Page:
Using Atom as a “Live Server”

Introduction

Atom is a popular open-source text editor with color styling, code autocompletion, and other functionality. It comes with support for many programming languages including C, C++, C#, CSS, HTML, Java, and many, many others. Atom has been extended by its community of users through packages that add new features.

Installing Atom

Visiting atom.io will try to guess the operating system of the device and prove an appropriate download link. Other versions and supported platforms can also be found on its latest releases page on GitHub.

Once installed, Atom can then be used to write in many different programming languages.

What is a “live server?”

In web development, and programming terminology in general, the phrase “live server” means something which updates as changes are made to its configuration or code.

When working on a website, having a “live server” is a common technique for very quickly working on code where changes go “live” as they are saved to a development or local device. This can be a fast way to build a site where code changes can be made and then “seen” in the server as it reloads its content.

Accessing Packages

Atom comes with many built-in packages. These can be managed through going to Packages –> Settings View –> Manage Packages.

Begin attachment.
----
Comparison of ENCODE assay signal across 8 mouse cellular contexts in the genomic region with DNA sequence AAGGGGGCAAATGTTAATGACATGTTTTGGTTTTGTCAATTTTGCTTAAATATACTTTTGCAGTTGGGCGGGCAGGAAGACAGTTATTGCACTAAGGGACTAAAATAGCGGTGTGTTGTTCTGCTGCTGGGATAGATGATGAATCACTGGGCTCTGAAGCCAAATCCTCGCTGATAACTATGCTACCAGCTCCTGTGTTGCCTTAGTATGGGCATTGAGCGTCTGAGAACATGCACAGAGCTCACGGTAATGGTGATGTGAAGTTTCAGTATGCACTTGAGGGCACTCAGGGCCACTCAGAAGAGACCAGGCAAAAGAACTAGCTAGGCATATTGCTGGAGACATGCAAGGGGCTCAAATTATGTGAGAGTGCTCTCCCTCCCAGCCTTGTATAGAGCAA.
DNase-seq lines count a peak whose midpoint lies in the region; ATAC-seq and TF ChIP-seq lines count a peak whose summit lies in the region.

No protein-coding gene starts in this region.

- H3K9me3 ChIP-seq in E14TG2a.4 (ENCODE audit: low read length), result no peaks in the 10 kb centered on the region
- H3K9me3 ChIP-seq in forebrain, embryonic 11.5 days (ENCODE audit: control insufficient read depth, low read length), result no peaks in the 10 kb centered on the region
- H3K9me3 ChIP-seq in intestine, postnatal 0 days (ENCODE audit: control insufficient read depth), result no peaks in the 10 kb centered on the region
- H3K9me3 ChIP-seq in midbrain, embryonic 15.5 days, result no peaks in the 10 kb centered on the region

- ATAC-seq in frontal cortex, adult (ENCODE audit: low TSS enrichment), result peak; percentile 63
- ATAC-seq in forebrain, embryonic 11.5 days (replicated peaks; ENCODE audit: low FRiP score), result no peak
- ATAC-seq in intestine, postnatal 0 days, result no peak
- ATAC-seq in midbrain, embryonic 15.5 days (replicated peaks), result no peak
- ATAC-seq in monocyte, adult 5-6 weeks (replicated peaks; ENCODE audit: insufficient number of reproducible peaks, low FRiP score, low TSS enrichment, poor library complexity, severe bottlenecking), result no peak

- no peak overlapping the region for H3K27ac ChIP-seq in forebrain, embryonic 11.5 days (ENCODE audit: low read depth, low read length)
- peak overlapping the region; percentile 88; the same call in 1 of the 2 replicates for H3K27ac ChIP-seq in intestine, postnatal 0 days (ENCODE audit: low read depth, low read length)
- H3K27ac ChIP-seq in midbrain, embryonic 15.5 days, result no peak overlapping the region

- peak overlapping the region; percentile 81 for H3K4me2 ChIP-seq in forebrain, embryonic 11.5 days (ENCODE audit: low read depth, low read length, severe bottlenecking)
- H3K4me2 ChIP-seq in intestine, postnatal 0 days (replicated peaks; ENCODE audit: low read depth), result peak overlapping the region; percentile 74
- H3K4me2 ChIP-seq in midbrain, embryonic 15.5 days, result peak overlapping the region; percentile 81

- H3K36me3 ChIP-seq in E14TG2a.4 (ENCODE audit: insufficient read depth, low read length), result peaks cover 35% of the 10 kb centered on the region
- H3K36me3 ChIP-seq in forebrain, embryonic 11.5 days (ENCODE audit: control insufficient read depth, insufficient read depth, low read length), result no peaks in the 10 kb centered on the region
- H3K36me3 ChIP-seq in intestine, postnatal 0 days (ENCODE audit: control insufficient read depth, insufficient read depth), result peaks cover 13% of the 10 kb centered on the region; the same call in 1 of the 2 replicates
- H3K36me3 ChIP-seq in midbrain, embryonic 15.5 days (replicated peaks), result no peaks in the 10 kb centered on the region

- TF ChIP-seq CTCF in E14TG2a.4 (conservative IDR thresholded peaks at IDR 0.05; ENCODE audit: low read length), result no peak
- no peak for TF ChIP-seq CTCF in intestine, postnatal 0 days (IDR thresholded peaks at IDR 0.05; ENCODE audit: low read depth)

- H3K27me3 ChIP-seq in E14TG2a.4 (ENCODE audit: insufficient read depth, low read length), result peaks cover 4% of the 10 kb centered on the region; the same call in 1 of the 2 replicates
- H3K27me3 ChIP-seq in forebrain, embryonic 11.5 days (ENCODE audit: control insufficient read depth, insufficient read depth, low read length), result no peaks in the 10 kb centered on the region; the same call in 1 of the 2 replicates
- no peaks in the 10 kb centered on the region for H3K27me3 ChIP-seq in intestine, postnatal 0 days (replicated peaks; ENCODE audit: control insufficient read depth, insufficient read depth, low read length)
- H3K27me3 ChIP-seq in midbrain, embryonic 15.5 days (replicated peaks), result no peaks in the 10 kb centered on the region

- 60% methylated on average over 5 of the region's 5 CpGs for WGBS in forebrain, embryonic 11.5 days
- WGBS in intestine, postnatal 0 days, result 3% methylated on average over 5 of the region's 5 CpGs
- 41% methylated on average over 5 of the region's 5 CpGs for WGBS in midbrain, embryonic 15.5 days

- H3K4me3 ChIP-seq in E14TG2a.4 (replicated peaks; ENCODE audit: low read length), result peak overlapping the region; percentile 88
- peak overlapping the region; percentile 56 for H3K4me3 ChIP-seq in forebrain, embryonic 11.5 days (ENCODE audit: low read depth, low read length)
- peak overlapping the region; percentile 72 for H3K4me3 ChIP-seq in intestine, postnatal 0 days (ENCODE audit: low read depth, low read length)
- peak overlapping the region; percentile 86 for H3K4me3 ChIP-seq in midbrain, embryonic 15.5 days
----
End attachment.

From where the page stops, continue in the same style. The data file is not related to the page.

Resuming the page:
Note: Atom comes with over 80+ installed packages by default!

Adding atom-live-server

While packages can be managed through the Managed Packages screen, going to Packages –> Settings View –> Install Packages/Theme screen allows for installing new ones.

In the “Search packages” text area, typing “atom-live-server” to find the package.

Click “Install” to download and install the atom-live-server package. (This process can take seconds to up to minutes depending on bandwidth and other factors.)

Using live-server


The atom-live-server package adds a local web-server to Atom. To start the web-server for the currently opened project (folder), click on Packages –> atom-live-server –> Start server. (Once started, it can be ended through Packages –> atom-live-server –> Stop…)

When started, atom-live-server opens a web-server on port 3000 on the localhost. In other words, this is a local, private version of a web-server. When working with web development, this private server “pretends” it is a public server and allows for working on projects as if they were “live” on the public internet.

As files are saved in Atom, atom-live-server reloads the content. With working with HTML, CSS, and JavaScript, this means the webpage will reload as soon as the file is saved. It will always show the latest version of the files. This allows for very quickly seeing changes to the code as they happen and shortens the design and development process.

Note: When using Windows, running a web-server might prompt Windows Defender Firewall to confirm which types of networks to allow access. Never use atom-live-server as a private server with access to a public network.

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